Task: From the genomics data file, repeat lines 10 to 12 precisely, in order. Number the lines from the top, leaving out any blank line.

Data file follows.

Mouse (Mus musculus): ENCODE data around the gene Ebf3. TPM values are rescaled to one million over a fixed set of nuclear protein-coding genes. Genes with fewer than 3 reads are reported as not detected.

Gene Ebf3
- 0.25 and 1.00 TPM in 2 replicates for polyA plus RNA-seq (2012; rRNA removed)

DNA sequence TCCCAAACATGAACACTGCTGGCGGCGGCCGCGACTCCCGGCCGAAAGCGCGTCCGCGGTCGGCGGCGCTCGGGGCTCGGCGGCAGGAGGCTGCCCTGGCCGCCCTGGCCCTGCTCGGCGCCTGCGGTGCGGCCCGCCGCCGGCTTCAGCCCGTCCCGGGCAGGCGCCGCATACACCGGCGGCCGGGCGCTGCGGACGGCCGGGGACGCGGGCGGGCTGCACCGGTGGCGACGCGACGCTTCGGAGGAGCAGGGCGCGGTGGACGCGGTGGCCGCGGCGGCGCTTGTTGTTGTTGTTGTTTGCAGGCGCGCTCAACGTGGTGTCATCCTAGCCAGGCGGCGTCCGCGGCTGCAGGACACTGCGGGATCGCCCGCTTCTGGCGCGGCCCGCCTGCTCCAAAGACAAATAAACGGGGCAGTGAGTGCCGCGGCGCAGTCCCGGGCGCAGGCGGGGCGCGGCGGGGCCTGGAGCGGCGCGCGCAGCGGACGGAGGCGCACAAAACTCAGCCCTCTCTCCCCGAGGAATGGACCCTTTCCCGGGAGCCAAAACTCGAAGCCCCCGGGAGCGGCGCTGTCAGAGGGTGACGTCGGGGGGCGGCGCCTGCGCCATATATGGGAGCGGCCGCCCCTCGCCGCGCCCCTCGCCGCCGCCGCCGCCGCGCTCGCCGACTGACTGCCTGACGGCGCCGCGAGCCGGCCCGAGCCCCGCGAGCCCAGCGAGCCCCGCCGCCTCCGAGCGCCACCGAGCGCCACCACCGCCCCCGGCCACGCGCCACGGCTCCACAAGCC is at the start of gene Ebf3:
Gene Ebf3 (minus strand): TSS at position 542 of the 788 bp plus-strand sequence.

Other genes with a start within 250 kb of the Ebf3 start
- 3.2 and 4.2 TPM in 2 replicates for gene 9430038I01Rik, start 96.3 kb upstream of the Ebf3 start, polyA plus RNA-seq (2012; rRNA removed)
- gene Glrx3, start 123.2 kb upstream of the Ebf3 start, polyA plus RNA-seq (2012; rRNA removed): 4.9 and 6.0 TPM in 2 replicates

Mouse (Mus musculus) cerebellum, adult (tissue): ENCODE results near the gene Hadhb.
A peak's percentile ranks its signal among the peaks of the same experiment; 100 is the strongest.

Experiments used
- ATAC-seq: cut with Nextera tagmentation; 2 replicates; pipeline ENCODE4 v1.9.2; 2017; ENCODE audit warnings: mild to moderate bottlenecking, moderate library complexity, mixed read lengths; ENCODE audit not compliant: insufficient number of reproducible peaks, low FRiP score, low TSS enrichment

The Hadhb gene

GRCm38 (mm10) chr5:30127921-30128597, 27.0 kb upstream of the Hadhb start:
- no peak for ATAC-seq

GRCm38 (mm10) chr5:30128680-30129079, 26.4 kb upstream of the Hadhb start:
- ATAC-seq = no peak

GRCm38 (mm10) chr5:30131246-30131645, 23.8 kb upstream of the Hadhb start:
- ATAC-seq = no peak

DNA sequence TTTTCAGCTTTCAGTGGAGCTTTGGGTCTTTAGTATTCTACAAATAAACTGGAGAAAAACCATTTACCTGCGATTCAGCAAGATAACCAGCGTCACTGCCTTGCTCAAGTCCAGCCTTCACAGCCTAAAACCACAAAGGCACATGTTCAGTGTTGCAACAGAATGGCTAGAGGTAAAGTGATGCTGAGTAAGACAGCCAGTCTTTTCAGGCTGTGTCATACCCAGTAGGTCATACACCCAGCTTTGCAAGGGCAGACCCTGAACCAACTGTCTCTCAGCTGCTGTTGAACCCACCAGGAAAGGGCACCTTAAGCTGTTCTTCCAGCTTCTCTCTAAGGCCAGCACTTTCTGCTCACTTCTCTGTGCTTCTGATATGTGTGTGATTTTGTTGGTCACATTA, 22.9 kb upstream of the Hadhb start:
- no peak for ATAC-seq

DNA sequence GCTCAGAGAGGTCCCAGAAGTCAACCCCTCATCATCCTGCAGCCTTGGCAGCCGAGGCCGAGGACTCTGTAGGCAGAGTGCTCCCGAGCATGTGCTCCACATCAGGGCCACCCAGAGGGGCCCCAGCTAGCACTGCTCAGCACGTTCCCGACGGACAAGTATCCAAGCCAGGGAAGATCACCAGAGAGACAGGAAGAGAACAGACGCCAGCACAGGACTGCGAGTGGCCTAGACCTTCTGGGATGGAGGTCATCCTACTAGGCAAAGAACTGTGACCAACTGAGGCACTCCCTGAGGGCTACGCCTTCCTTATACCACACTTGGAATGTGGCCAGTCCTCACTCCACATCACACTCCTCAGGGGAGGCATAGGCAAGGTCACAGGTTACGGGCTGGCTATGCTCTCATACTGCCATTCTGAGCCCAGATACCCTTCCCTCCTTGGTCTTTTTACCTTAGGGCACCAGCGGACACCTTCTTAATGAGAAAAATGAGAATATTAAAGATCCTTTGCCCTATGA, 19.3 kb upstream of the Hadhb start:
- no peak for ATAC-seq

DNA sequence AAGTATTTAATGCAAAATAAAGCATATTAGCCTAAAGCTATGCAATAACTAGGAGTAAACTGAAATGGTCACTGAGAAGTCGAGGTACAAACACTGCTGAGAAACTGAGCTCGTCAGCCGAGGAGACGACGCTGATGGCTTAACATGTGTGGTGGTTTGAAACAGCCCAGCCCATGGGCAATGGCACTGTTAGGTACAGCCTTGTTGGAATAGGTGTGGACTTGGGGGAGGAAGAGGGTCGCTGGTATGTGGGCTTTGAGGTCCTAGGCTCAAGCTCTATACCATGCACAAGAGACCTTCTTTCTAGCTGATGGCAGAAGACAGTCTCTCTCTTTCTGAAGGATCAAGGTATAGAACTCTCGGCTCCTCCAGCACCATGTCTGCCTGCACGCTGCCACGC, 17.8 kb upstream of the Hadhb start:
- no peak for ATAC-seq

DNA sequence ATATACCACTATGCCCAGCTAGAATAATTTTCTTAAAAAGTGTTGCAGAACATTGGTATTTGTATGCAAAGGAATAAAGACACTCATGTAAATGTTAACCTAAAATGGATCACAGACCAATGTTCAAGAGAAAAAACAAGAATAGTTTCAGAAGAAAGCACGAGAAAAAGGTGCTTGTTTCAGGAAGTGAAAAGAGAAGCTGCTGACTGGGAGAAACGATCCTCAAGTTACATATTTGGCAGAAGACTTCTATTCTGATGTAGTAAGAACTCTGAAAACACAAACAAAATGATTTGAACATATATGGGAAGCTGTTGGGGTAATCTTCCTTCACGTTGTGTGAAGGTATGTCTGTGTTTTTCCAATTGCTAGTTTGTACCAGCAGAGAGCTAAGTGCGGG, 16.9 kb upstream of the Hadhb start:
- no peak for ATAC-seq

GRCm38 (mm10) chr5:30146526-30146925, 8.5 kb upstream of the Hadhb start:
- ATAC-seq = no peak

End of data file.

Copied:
A peak's percentile ranks its signal among the peaks of the same experiment; 100 is the strongest.

Experiments used
- ATAC-seq: cut with Nextera tagmentation; 2 replicates; pipeline ENCODE4 v1.9.2; 2017; ENCODE audit warnings: mild to moderate bottlenecking, moderate library complexity, mixed read lengths; ENCODE audit not compliant: insufficient number of reproducible peaks, low FRiP score, low TSS enrichment